“I am required to have regard to the sentencing guidelines for Inflicting Grievous Bodily Harm. It is important that all those who have an interest in this case understand that the maximum sentence for this offence is one of five years’ imprisonment. There is no sentence that I can pass that can adequately reflect or compensate for the impact caused to Mr Singh and to his family.

“I consider first your culpability. In my carefully considered view, the following factors are present: firstly your victim was obviously vulnerable due to his age (several decades older than you).

Campos was identified after a successful CCTV appeal (GMP)

“Secondly, it is clear from the CCTV footage that this was a persistent assault: you pursued him, you punched him twice, you then grabbed his clothing and delivered another punch, all to his head. He was simply trying to get away from you. You used your fist, you did not simply shove him or push him, and I consider that, in the context of this case, to be the use of a weapon equivalent. Thus in my view, within the context of offences of Inflicting Grievous Bodily Harm, your culpability is high.

“The harm you have caused is at the highest level, in fact it is difficult to conceive of an offence of Inflicting GBH contrary to section 20 of the Offences Against The Person Act 1861 (as opposed to Inflicting GBH with intent, contrary to s.18 of the same Act) in which such a very severe level of harm is caused to the victim. For that reason, in my view, this justifies an upward adjustment to reflect that this is among the most serious examples of such an offence that it is possible to contemplate. Taking account of all the above, I am of the view that the correct starting point in this case is one of four and a half years’ imprisonment.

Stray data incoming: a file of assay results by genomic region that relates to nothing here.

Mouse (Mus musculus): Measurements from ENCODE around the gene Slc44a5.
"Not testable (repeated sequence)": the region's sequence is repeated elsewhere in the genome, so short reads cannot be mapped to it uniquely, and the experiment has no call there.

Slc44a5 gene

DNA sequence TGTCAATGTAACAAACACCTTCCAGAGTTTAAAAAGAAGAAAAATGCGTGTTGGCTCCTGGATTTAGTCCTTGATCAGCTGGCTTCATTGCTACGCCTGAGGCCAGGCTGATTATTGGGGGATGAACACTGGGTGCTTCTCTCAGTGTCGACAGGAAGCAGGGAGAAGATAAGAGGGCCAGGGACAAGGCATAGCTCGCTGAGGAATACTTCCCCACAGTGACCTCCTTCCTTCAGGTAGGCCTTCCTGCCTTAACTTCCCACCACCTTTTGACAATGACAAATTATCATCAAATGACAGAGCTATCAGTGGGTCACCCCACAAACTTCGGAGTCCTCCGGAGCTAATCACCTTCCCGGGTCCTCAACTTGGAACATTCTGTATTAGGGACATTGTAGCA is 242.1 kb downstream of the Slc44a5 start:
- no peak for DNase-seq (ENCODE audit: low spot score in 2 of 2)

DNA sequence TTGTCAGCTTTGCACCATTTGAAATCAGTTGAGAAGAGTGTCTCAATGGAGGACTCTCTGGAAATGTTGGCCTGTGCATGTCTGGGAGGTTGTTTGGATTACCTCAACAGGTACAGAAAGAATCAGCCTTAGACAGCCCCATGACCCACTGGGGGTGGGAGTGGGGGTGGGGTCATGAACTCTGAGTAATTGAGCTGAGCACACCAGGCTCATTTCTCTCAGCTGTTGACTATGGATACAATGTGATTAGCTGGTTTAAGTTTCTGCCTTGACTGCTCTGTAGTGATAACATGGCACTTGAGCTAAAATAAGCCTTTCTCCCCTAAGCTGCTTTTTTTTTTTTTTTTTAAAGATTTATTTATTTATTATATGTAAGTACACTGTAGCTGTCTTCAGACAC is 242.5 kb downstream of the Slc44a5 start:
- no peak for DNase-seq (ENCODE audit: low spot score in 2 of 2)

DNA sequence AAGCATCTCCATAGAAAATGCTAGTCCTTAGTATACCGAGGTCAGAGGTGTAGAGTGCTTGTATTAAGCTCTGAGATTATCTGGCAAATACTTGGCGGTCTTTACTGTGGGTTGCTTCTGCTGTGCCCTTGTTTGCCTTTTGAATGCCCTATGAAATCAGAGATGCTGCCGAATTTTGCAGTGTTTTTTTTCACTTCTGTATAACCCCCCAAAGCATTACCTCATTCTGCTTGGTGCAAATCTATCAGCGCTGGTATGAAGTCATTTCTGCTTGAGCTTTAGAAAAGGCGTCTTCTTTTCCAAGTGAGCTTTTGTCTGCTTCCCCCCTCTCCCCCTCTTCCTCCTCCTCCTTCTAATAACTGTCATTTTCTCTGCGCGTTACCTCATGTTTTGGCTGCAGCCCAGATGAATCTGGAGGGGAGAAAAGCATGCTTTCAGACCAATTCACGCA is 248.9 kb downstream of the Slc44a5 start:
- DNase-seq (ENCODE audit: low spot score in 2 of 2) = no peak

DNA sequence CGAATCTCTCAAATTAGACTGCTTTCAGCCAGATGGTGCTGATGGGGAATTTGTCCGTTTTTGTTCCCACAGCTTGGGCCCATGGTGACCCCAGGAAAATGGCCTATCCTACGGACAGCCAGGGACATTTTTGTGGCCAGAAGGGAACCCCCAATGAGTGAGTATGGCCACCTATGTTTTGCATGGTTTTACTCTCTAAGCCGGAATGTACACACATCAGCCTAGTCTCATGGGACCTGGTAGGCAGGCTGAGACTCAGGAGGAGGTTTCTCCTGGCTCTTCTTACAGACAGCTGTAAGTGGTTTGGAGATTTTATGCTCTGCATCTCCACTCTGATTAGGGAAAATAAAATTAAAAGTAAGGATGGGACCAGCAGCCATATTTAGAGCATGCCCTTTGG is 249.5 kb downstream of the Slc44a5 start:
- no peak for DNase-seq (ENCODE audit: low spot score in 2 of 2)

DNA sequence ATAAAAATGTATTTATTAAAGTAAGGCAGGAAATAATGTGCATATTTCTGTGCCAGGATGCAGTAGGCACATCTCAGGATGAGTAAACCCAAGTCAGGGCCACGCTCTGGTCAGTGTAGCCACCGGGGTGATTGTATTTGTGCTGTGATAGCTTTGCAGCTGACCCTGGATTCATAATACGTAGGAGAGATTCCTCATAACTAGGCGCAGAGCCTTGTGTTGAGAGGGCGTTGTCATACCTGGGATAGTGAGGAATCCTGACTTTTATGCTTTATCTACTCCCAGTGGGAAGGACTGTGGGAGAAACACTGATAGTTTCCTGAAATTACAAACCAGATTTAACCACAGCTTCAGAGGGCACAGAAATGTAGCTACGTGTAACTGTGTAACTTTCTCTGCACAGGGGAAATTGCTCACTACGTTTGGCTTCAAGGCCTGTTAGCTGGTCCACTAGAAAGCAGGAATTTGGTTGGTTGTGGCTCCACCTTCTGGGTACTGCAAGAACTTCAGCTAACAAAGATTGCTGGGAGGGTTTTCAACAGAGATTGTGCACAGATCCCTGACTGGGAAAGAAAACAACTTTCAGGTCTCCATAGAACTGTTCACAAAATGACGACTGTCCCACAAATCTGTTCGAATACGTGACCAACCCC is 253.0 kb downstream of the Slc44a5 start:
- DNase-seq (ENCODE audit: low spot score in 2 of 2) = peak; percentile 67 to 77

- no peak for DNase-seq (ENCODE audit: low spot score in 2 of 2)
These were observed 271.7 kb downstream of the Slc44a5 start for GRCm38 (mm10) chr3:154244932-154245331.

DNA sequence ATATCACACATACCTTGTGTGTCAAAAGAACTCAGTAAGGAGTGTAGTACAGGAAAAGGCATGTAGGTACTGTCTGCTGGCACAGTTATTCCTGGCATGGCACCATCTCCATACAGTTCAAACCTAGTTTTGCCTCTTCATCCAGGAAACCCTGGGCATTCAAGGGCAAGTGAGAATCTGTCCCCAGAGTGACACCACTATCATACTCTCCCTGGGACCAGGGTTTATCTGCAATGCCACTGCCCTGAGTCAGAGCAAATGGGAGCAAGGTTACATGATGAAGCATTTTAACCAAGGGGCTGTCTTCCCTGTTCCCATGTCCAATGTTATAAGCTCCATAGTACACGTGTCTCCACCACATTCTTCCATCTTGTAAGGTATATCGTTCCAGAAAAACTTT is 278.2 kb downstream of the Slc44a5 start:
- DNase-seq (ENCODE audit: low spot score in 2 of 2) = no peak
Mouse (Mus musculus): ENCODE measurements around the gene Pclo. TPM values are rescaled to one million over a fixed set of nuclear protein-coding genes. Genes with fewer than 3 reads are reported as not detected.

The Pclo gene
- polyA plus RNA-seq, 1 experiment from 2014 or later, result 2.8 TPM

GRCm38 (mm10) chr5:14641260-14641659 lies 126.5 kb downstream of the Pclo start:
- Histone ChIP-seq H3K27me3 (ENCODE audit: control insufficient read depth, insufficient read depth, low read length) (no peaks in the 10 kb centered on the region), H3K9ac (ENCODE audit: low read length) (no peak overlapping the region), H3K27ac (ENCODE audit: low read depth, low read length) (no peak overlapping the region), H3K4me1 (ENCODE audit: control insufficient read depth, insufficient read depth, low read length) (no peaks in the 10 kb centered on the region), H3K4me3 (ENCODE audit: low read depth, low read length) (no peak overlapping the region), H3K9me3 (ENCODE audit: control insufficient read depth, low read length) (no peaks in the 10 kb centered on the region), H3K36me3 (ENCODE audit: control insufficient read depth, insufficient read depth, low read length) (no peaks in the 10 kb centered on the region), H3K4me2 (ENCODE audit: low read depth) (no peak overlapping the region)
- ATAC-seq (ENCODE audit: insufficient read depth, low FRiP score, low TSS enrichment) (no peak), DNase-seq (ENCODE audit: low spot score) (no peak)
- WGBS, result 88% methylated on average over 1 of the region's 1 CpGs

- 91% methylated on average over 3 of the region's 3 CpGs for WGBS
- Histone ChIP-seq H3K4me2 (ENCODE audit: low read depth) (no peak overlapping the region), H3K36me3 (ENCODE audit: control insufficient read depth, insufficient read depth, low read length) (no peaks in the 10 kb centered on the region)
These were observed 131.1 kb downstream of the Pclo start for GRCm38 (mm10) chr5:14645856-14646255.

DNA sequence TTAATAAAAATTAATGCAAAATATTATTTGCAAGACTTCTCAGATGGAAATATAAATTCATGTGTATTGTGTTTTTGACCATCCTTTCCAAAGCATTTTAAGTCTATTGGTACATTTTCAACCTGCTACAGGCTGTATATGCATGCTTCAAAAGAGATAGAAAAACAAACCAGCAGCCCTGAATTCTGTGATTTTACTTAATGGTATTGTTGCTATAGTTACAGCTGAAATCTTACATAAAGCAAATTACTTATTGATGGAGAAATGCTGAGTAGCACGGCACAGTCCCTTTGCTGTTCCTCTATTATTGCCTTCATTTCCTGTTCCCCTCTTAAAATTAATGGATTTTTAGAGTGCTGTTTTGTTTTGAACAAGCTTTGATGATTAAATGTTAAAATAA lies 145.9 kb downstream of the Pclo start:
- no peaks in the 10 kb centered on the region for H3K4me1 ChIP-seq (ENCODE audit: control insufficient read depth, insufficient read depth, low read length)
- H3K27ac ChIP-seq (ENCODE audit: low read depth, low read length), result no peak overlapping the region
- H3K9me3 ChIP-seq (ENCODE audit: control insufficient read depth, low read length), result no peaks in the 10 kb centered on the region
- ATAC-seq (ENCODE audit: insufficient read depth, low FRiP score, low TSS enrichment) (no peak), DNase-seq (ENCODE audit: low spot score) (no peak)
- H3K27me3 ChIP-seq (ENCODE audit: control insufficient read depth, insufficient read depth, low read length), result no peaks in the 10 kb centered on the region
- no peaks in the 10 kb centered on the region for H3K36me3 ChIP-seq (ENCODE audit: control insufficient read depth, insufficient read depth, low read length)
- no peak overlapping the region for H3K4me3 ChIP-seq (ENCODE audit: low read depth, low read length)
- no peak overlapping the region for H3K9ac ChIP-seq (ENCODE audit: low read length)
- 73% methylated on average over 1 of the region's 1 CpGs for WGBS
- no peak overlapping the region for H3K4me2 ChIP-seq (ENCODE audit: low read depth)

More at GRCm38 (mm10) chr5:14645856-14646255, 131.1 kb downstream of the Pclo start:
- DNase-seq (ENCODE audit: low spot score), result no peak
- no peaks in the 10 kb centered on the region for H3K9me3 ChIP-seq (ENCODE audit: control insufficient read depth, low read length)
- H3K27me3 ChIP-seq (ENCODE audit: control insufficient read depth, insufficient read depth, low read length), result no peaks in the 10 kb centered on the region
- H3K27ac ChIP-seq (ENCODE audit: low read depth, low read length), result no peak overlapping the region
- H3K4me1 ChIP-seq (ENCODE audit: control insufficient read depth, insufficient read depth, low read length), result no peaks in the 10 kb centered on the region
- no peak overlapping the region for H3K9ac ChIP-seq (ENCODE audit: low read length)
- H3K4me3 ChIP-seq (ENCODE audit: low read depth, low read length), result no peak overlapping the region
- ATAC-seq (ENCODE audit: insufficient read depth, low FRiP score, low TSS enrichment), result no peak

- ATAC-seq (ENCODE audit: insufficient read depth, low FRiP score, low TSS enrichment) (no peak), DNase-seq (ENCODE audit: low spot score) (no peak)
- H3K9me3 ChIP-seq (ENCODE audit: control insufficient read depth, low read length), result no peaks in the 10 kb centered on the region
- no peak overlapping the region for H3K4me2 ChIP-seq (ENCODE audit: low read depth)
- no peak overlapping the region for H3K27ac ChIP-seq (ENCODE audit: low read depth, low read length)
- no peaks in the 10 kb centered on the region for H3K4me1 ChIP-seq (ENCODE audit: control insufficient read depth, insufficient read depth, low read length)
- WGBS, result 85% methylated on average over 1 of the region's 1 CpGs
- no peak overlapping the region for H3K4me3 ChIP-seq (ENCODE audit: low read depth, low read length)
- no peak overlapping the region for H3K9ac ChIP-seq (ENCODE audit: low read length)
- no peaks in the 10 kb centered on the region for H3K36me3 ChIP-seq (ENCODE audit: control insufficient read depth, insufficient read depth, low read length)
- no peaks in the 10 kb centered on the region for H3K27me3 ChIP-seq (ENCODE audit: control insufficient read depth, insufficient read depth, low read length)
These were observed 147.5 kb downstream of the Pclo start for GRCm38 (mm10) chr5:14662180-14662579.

Claudio Campos was sentenced to three years imprisonment - there are a number of reasons why Judge Manley reached this sentence (Greater Manchester Police)

“I turn to potential mitigating features. It is true that you have no previous convictions or cautions recorded against you. However, you left your victim for dead, and you deliberately did not make yourself known or hand yourself in to the police for a period of almost three months.

“And even then the police had to come for you: it is doubtful you would ever have handed yourself in. In terms of remorse, while I accept that you are deeply regretful about the situation in which you find yourself, and doubtless sorrowful about your victim’s plight. I am not satisfied that you are remorseful. In your letter to me, you turn very swiftly to consideration of your own situation, and to a plea to be spared a prison sentence.

“Thus in all the circumstances, the correct sentence after trial would be one of four and a half years’ imprisonment, or 54 months. You pleaded guilty at the lower court and you are entitled to and will receive one full third reduction in your sentence, taking the sentence to one of 36 months’, or three years’ imprisonment.”